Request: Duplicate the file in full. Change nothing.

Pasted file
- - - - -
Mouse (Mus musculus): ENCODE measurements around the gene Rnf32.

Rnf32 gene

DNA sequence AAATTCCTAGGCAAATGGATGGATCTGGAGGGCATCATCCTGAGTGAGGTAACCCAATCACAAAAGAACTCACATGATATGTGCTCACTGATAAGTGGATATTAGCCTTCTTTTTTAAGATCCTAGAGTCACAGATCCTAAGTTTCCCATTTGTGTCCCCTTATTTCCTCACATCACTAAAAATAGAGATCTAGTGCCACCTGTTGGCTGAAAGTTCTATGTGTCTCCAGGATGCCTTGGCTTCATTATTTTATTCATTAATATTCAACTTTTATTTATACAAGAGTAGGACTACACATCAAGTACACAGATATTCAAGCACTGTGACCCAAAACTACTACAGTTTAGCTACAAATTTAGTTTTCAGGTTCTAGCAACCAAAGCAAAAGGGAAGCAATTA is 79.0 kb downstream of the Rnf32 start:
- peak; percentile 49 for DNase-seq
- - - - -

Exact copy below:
Mouse (Mus musculus): ENCODE measurements around the gene Rnf32.

Rnf32 gene

DNA sequence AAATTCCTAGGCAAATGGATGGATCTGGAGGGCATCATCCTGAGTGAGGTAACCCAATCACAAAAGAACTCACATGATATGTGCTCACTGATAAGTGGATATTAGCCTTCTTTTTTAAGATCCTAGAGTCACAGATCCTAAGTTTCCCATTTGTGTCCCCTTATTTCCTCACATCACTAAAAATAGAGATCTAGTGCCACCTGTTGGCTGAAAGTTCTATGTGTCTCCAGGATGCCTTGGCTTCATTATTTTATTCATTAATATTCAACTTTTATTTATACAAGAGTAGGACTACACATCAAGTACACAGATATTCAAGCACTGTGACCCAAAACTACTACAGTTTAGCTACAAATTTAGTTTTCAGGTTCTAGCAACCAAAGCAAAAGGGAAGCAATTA is 79.0 kb downstream of the Rnf32 start:
- peak; percentile 49 for DNase-seq